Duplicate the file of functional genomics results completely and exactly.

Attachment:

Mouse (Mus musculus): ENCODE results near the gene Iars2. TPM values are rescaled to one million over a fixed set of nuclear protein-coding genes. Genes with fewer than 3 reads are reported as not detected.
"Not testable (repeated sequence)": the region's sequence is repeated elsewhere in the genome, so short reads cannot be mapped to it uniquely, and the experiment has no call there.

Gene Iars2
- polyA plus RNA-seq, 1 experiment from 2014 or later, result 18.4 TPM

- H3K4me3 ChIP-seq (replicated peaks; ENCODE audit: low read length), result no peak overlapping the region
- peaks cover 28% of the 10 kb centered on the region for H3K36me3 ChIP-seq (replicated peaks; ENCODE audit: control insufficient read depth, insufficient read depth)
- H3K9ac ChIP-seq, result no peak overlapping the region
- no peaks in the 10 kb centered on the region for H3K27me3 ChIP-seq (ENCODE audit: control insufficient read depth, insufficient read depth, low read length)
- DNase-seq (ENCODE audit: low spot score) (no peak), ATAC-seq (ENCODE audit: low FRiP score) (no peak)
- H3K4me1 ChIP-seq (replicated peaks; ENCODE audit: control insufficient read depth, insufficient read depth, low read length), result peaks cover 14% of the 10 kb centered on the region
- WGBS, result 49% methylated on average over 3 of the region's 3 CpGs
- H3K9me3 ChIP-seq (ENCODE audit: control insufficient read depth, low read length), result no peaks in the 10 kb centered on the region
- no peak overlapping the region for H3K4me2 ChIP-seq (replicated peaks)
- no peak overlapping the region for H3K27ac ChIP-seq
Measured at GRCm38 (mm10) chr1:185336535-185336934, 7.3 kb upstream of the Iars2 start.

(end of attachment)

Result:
Mouse (Mus musculus): ENCODE results near the gene Iars2. TPM values are rescaled to one million over a fixed set of nuclear protein-coding genes. Genes with fewer than 3 reads are reported as not detected.
"Not testable (repeated sequence)": the region's sequence is repeated elsewhere in the genome, so short reads cannot be mapped to it uniquely, and the experiment has no call there.

Gene Iars2
- polyA plus RNA-seq, 1 experiment from 2014 or later, result 18.4 TPM

- H3K4me3 ChIP-seq (replicated peaks; ENCODE audit: low read length), result no peak overlapping the region
- peaks cover 28% of the 10 kb centered on the region for H3K36me3 ChIP-seq (replicated peaks; ENCODE audit: control insufficient read depth, insufficient read depth)
- H3K9ac ChIP-seq, result no peak overlapping the region
- no peaks in the 10 kb centered on the region for H3K27me3 ChIP-seq (ENCODE audit: control insufficient read depth, insufficient read depth, low read length)
- DNase-seq (ENCODE audit: low spot score) (no peak), ATAC-seq (ENCODE audit: low FRiP score) (no peak)
- H3K4me1 ChIP-seq (replicated peaks; ENCODE audit: control insufficient read depth, insufficient read depth, low read length), result peaks cover 14% of the 10 kb centered on the region
- WGBS, result 49% methylated on average over 3 of the region's 3 CpGs
- H3K9me3 ChIP-seq (ENCODE audit: control insufficient read depth, low read length), result no peaks in the 10 kb centered on the region
- no peak overlapping the region for H3K4me2 ChIP-seq (replicated peaks)
- no peak overlapping the region for H3K27ac ChIP-seq
Measured at GRCm38 (mm10) chr1:185336535-185336934, 7.3 kb upstream of the Iars2 start.